One of the authors of the city’s campaign-finance law says that the Ethics Commission is “improperly interpreting” the rules on spending caps in a way that allows “a loophole that is ripe for exploitation by candidates. Clearly that was not the intention of our original law or its subsequent amendments.”
Steve Hill, who was the co-author of the city’s public-finance law for mayoral races, was responding to our report that the Ethics Commission has allowed Sup. London Breed to raise and spend money beyond the allowable cap– because her supporters are spending so much money attacking Mark Leno.
In a letter to Ethics Commission Executive Director Lee Ann Pelham, Hill noted that the law, thanks to a series of amendments, has become complex and “somewhat unwieldy.” The inaccurate interpretation, he said, is not the Ethics Commission’s fault.
Nevertheless, Hill notes, here’s the problem:
Here is the current version of the law that the Ethics Commission is charged with interpreting. The culprit appears to be three words causing confusion. Those three words are below in bold:
(a) The Executive Director shall adjust the Individual Expenditure Ceiling of a candidate for Mayor to an amount equal to the sum of the Total Opposition Spending against that candidate and the highest level of the Total Supportive Funds of any other candidate for Mayor if such amount is greater than $1,475,000, provided that the Executive Director may adjust a candidate’s Individual Expenditure Ceilings only in increments of $100,000.
I would ask you to read that again and delete the word “other” from your reading, so that it reads just “any candidate” rather than “any other candidate.” That word “other” is causing a lot of havoc. A correct reading of this passage, which complies with the spirit and the letter of the law that we drafted and passed back in 2000 as Proposition O, means that the new Individual Expenditure Ceiling would be that of whichever candidate has the highest sum for Total Supportive Funds and Total Opposition Spending (let’s call that the TSF + TOS level). But a different reading of this passage with the words “any other candidate” apparently has led the Ethics Commission to administer this law so that it means any other candidate EXCEPT the candidate that they are adjusting the Individual Expenditure Ceiling for.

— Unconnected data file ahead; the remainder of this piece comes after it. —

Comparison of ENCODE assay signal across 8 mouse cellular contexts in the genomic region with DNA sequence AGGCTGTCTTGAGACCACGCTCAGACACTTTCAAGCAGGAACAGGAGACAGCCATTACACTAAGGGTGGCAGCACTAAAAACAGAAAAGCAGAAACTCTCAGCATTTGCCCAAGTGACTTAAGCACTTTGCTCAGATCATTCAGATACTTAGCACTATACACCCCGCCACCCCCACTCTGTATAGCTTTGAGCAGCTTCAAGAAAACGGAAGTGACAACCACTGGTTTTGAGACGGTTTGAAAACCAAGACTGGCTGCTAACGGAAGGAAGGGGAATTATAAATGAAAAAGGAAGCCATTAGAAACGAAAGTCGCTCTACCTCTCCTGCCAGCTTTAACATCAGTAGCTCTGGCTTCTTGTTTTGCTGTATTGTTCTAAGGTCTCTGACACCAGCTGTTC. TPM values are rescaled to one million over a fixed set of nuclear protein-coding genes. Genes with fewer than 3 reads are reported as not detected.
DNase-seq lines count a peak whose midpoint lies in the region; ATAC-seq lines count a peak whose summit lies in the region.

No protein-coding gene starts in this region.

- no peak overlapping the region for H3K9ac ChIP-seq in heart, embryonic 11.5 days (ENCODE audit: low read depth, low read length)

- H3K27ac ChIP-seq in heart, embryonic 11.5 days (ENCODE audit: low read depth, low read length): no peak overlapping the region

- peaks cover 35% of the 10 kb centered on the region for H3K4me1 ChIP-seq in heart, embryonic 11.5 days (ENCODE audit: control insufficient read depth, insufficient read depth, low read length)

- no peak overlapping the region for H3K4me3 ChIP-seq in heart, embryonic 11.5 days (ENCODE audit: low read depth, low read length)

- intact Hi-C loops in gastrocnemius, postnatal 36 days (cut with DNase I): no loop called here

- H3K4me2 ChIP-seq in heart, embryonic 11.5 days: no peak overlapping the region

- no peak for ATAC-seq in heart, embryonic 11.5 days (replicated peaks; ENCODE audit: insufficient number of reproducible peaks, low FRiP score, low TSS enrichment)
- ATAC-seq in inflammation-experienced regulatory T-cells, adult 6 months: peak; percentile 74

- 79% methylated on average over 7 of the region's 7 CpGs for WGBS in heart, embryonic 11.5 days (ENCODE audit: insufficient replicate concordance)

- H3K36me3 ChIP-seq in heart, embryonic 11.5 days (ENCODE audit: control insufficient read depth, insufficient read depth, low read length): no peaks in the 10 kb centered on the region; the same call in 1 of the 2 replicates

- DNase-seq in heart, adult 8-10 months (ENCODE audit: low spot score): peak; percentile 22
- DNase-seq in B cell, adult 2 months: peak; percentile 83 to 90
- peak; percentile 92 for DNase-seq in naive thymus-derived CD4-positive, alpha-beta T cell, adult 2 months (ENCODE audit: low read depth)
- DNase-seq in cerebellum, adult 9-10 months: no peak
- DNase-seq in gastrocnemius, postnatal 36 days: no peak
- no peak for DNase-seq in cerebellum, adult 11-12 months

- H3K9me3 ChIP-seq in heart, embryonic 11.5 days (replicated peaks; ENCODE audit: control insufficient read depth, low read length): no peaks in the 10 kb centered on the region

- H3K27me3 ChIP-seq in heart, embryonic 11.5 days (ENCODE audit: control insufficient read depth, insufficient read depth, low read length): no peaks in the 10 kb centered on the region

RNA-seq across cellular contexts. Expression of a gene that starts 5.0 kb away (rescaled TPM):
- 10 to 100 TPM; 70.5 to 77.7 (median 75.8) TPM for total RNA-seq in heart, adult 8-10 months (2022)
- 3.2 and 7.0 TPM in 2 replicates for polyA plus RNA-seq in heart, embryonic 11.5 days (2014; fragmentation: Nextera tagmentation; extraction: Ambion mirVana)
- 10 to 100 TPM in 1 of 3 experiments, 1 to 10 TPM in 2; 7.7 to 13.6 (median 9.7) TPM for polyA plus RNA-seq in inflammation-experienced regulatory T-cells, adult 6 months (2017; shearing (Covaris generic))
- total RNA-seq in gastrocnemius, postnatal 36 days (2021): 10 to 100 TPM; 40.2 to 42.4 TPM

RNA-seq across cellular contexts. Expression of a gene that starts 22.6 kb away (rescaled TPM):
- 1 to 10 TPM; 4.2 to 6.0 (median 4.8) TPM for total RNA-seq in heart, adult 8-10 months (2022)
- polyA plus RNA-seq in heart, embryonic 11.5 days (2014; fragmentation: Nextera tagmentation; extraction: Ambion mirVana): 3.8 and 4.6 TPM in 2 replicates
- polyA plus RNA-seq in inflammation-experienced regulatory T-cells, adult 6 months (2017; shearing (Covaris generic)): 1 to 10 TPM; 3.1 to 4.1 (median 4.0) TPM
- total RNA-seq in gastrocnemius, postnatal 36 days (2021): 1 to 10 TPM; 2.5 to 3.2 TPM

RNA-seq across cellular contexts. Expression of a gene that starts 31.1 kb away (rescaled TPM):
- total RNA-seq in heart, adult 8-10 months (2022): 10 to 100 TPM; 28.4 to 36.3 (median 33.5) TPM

So in the current mayoral election, that means when configuring the Individual Expenditure Ceiling for candidates Mark Leno or Jane Kim, the “any other candidate” that has the highest level of TSF + TOS would be candidate London Breed. But for candidate London Breed, when the Ethics Commission figures out her campaign’s Individual Expenditure Ceiling, the “any other candidate” that has the highest level of TSF + TOS is Mark Leno, even though the Leno campaign has quite a bit less financial resources than the Breed campaign. This in turn has led to the incongruous situation in which, when candidate Leno raises and spends more money in reaction to an IE against him, candidate Breed is allowed to raise and spend more money in reaction to the increase in Leno’s TSF + TOS level, even though candidate Breed still has a TSF + TOS that is nearly DOUBLE that of Leno (as of writing).
The correct interpretation of this law would be that, using the “any candidate” concept, with the London Breed campaign having the highest TSF + TOS level, her campaign should not be able to raise and spend more money when other candidates in the race raise and spend more money, as long as her total TSF + TOS level is higher than the other candidates.
I know that sounds complicated, but the bottom line is simple: The public-financing law includes a spending cap to discourage big-money campaigns and encourage small donations. The cap can be lifted only to make sure that a candidate who is the subject of outside superPAC attacks has the resources to fight back.
The city has been trying to discourage this kind of dark money by taking away some of the advantages that candidates get from superPAC spending. The current ruling does just the opposite.